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Day to Day life as an Aerial Sensor Operator

August 9, 2017 by Nathaniel Guenther

CWC alumnus Nate Guenther sits in a plane with an Optech H300 LiDAR system

Working as an Aerial Sensor Operator is equal parts excitement and boredom. Survey work, whether it is color imagery or LiDAR, takes a pilot/operator crew all over the country for days or weeks at a time, flight planning is a challenge in balancing efficiency with aircraft capability, the sensors must be maintained, errors troubleshot and fixed, and the collected data must be checked for quality and completeness in real-time and post-flight. On the other hand, even a small cloud bank over a project area can ground a mission for hours or days, fragile sensor units can break and days can be spent waiting for replacement parts or tech support.

Since being hired as a Sensor Operator in January 2017 by Aero-Graphics, LLC based in Salt Lake City, UT, I have travelled to Orange County, California, Las Vegas, Oregon, Idaho, Kansas, Arkansas and everywhere in between. I have worked from the Mississippi River to the Pacific Ocean, the Canadian Border to Mexico. I have crossed the Grand Canyon 6 times and flown the entire length of the Snake River from Jackson Hole to the Columbia, and collected images from altitudes of 1000 feet above the ground to the high altitudes of 22,000 feet.

There is not one “typical” day as a Sensor Operator, but generally work days can be divided into one of three types: on the road, maintenance and office. The most common are on the road, doing the primary work of collecting data using aircraft mounted digital cameras or LiDAR units. Days generally begin with verifying appropriate weather condition. Digital imagery has to be cloud free in order to obtain the highest quality data that can be used for making topo maps, 2.5 dimension (commonly known as 3D) maps and overlays, and orthorectified images that are processed to remove distortion and can be used to accurately navigate. LiDAR data can be collected in more weather conditions, but requires the cloud ceiling to be above the aircraft and dust and humidity levels to be low enough that the particles do not produce so many false read backs by the laser rangefinder that the data becomes incorrect. Once airborne, the operator’s job is to navigate for the pilot, monitor the sensor to ensure proper operation, and conduct real-time quality control on the data, deciding if it is necessary to re-fly any portion of the project area.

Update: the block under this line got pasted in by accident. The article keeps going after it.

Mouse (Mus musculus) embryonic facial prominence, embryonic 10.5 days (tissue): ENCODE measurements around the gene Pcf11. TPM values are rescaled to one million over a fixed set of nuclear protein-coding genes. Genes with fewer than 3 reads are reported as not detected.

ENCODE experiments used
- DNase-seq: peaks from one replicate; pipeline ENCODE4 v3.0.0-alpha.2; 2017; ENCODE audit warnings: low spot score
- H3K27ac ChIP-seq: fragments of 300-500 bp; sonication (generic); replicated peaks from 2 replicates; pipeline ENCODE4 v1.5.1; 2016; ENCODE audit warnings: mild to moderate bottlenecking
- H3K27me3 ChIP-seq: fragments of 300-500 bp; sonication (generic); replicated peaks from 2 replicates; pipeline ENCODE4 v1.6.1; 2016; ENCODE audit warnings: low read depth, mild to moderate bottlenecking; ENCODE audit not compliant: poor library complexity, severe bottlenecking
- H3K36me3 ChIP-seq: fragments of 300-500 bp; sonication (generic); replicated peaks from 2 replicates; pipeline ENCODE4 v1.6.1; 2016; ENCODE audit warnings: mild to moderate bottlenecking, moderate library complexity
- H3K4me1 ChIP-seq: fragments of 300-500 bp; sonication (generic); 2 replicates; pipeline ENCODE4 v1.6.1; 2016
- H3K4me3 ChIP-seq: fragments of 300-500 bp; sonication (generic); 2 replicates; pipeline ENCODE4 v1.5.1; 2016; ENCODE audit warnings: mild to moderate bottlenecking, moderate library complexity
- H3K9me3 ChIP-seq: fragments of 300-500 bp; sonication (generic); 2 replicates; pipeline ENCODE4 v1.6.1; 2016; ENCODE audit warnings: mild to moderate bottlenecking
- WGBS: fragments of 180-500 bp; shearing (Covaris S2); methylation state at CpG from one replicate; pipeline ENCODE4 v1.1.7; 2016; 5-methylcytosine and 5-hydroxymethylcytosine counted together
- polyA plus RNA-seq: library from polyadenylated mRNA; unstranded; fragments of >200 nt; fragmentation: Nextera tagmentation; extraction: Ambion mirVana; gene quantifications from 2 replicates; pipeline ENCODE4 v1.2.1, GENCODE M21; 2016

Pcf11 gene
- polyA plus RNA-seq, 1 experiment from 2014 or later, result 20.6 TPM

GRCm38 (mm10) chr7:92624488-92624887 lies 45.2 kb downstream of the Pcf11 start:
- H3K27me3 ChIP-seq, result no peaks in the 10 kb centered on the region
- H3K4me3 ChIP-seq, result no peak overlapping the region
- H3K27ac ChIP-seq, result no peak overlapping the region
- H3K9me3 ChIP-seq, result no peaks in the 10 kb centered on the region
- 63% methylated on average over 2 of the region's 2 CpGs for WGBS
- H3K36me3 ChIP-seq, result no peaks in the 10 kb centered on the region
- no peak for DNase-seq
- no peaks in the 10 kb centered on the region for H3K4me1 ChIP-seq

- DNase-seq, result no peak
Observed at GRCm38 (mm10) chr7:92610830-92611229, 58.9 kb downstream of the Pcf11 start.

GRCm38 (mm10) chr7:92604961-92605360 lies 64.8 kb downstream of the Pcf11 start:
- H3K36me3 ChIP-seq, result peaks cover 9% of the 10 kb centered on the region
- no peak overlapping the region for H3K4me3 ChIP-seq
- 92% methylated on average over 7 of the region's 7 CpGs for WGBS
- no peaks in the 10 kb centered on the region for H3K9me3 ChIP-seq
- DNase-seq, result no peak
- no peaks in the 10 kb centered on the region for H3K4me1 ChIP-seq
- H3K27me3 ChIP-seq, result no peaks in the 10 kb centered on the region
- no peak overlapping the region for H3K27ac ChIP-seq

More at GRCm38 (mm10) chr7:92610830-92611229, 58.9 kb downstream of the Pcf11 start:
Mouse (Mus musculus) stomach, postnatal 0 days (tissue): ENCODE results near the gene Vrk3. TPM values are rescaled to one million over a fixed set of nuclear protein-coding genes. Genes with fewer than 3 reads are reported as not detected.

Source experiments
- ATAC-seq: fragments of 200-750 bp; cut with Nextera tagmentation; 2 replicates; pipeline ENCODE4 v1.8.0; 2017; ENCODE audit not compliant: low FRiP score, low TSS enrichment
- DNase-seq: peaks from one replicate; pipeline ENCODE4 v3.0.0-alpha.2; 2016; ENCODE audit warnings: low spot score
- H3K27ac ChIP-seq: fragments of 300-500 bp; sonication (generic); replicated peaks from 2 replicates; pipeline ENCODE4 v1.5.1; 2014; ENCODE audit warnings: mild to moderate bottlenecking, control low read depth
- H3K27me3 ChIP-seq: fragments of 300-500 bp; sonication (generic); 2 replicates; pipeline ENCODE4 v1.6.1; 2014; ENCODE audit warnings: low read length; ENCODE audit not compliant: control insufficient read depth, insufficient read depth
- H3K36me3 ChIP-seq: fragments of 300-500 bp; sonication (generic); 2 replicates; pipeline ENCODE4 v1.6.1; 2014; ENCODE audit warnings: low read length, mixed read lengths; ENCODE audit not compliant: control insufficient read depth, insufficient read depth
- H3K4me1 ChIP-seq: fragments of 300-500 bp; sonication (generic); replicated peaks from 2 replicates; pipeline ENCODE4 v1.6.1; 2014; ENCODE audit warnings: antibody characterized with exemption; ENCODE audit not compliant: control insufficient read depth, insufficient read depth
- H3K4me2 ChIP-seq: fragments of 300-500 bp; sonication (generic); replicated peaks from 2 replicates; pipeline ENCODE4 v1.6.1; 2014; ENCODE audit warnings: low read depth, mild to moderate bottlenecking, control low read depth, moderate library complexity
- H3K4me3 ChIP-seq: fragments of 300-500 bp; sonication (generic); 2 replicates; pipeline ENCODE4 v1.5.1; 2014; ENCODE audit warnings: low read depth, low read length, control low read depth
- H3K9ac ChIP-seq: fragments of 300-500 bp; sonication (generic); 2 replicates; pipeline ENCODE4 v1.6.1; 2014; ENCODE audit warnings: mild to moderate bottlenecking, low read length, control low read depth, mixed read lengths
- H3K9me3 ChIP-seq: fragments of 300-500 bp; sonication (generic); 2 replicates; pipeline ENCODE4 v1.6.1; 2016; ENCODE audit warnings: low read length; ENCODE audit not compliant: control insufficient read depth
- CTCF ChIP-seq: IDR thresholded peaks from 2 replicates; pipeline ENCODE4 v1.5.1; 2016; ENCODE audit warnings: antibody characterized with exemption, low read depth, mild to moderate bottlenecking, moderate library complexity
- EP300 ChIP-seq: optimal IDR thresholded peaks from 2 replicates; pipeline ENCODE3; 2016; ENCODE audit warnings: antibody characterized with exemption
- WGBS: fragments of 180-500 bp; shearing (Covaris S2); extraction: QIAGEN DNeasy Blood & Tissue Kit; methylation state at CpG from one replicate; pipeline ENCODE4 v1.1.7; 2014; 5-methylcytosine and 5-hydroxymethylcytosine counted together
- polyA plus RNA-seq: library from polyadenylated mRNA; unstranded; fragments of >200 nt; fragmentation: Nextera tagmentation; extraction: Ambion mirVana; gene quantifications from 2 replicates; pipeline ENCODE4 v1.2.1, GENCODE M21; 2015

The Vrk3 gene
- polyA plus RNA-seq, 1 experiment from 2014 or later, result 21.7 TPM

Maintenance days are conducted at the company’s hangar, where the pilots and operators clean and perform low level maintenance on the aircraft and the complex, 300-pound sensors and computer systems. Days at the office vary between training, managing databases and assisting the technicians with data processing of images and LiDAR data.

Central Wyoming College offers a complete degree in Geospatial Information Science and Technology, which is sufficient to enter the job market in nearly any related capacity. For students interested in becoming an Aerial Sensor Operator, the most useful courses are the Intro and Advanced GIS courses and, obviously, Remote Sensing. While a GIS degree is not required by most companies for entry-level Sensor Operators, understanding the science behind the GPS network, how aerial data collection for imagery and LiDAR works, and how that data is used to create finished products not only gives a candidate a huge advantage over competition, it gives them an advantage over their peers to collect higher quality data.

Working as an Aerial Sensor Operator is a very interesting, challenging and rewarding job for those who enjoy travelling and problem solving. The inevitable down-time created by adverse weather allows time to explore the new location one might never otherwise travel to, and the assistant work done in the office processing and organizing data can lead to a long career in the GIS field.


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